• A similar regulation by the Department of State allows for denial of an extension of a non-immigrant visa,  denial of a change  of non-immigrant status (e.g., from a student visa to an employment visa), or denial of  admission to the U.S.  This rule is NOT in effect under an injunction in Make the Road NY vs. Pompeo. See here

 For a status of all of the litigation and links to the briefs and orders click here, including   lawsuits filed by State of California and National Immigrant Law Center, National Health Law Program & other advocacy groups on August 16, 2020.   See this article  and this one

On February 2, 2021, President Biden issued an Executive Order that included a directive to review the public charge rules.    Read about it on this webpage

Fact sheets and Web sites of State, Local and National organizations on Public Charge


A few take aways - but see more in the fact sheets and websites above: 

  • Certain immigrants --such as refugees, asylees, survivors of domestic violence, Temporary Protected Status (TPS), and other protected groups --are not subject to public charge determinations and are not  affected by this proposed rule.  Public charge is also not a consideration when lawful permanent residents (green card holders) apply to become U.S. citizens.   See  NYS DOH Letter.

  • Before, only receipt of cash assistance (public assistance and SSI) and Medicaid for nursing home care were considered in determining who is likely to become a "public charge."   The  rule will now also include these new benefits, but only when received after the day the changes go into effect

    • Supplemental Nutrition Assistance Program (SNAP);

    • Housing assistance, such as public housing or Section 8 

    • Medicaid (federally funded Medicaid only is considered for public charge, not State-funded Medicaid).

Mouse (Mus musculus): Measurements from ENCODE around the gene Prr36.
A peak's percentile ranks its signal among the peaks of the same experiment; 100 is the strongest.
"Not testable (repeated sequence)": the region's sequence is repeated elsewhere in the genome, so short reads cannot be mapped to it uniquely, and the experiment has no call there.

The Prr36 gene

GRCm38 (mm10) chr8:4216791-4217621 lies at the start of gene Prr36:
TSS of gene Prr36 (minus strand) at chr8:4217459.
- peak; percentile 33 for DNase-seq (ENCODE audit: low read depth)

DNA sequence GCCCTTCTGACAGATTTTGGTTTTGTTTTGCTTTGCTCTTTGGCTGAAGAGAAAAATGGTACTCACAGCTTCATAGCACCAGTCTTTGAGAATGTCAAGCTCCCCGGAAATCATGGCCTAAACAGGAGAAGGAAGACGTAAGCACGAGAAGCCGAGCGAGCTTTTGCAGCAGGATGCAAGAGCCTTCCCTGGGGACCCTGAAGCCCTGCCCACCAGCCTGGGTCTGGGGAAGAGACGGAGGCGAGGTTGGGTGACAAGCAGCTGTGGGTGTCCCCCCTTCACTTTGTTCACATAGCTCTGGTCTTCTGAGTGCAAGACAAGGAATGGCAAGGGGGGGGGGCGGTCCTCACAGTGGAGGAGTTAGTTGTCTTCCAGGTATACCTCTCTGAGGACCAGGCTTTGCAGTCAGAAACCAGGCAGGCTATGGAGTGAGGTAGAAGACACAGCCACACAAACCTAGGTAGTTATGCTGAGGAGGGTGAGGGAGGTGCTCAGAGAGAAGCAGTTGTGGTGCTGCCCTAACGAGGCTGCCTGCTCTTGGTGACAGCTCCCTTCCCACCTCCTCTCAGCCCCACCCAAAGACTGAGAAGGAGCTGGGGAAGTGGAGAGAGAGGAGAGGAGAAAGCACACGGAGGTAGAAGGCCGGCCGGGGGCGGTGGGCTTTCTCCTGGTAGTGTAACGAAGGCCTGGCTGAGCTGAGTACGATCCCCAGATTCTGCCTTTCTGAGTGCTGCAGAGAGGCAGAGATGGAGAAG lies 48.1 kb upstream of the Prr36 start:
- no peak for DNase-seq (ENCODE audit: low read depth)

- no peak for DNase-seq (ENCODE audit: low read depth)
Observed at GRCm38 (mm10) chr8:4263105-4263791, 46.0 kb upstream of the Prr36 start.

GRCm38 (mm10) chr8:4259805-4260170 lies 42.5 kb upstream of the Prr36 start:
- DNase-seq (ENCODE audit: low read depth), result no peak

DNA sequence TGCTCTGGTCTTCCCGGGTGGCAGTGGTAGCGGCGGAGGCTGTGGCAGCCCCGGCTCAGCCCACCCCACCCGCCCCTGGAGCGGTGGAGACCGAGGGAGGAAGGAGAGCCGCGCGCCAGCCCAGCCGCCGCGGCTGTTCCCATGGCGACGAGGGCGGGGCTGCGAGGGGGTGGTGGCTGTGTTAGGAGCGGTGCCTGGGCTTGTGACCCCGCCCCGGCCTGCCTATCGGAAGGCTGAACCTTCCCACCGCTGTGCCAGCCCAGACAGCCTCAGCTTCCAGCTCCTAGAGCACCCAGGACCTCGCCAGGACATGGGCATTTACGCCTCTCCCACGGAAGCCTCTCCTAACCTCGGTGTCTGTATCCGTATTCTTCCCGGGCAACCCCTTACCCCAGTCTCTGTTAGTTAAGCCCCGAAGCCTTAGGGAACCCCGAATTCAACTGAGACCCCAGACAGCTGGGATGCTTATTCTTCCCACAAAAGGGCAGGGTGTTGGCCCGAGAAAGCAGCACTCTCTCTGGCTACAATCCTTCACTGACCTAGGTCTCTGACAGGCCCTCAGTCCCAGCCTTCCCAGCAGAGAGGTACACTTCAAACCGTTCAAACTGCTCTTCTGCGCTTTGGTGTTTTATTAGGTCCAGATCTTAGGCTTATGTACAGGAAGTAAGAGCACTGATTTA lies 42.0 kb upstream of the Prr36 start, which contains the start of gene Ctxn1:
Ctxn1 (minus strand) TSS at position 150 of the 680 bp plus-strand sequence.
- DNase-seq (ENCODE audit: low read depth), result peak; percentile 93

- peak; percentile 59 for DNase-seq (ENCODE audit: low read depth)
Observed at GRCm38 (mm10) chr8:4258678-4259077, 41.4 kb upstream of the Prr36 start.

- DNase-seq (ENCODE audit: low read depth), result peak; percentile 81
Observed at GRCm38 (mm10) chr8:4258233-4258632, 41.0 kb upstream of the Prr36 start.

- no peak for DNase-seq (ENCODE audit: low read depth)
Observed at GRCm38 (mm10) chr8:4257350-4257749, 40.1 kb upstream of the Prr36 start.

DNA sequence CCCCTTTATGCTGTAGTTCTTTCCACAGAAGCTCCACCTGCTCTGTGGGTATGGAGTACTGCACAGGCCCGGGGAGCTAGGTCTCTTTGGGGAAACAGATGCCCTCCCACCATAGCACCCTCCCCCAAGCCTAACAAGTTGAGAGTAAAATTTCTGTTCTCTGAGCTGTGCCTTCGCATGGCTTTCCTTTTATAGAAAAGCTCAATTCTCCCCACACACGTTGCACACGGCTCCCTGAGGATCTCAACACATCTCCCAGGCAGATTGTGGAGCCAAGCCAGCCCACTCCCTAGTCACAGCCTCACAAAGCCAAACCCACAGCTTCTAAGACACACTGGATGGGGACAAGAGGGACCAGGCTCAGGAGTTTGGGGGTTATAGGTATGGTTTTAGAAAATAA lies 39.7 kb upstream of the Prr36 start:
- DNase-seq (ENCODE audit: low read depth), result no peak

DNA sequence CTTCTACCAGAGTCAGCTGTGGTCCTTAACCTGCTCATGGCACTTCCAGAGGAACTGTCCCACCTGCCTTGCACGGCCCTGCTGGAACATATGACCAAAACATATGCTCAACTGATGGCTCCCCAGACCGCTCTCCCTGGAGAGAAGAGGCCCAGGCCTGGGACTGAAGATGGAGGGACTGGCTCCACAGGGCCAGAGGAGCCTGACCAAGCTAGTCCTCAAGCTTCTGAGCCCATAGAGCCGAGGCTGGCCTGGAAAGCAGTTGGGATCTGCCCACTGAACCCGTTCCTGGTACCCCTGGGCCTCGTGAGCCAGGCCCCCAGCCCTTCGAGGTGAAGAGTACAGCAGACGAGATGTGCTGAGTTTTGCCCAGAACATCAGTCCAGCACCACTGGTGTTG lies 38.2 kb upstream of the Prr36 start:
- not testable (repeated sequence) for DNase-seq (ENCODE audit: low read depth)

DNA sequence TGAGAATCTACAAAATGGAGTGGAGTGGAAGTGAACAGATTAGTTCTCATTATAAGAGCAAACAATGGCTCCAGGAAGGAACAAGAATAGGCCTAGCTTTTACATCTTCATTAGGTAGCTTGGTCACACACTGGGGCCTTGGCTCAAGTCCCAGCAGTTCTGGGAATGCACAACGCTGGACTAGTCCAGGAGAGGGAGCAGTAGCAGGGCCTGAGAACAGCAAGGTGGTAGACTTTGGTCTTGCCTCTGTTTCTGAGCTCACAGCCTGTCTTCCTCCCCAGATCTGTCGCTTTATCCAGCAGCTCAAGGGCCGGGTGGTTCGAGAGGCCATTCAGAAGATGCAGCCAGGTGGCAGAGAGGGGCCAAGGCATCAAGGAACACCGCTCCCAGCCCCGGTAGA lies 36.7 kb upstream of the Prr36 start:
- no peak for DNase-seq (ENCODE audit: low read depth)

•  exceptions for pregnant women  and

      • emergency Medicaid for undocumented immigrants -   The rule will not consider treatment of an emergency medical condition as constituting a public charge. 

      • Medicaid in NYS -  Because federal Medicaid has very restrictive eligibility for immigrants, many  immigrants who are not Lawful Permanent Residents but who reside in NYS with the knowledge and acquiescence of the government are considered PRUCOL and are eligible for state-funded health insurance - whether Medicaid or  the Essential Plan   See this article.   

        • The Essential Plan does not cover long-term care.   Seniors and people with disabilities who are PRUCOL and who need long-term care receive State-funded Medicaid instead.   Neither the Essential Plan or State Medicaid will count as being a Public Charge.

        • While  receipt of STATE-funded Medicaid alone will not be counted in the public charge determination, people age 60+ or who are disabled may still be denied based on the totality of their circumstances.  Under the new rules, having a serious health condition and no private insurance or means for support weighs heavily against an applicant.    See  New York State of Health Medicaid and Public Charge QAs (8/16/19).  

  • Medicaid, SNAP and other  benefits received by an immigrant's family members will not be considered (though since many people won't know that, there will be a chilling effect deterring many family members from receiving crucial health, income, housing and food assistance).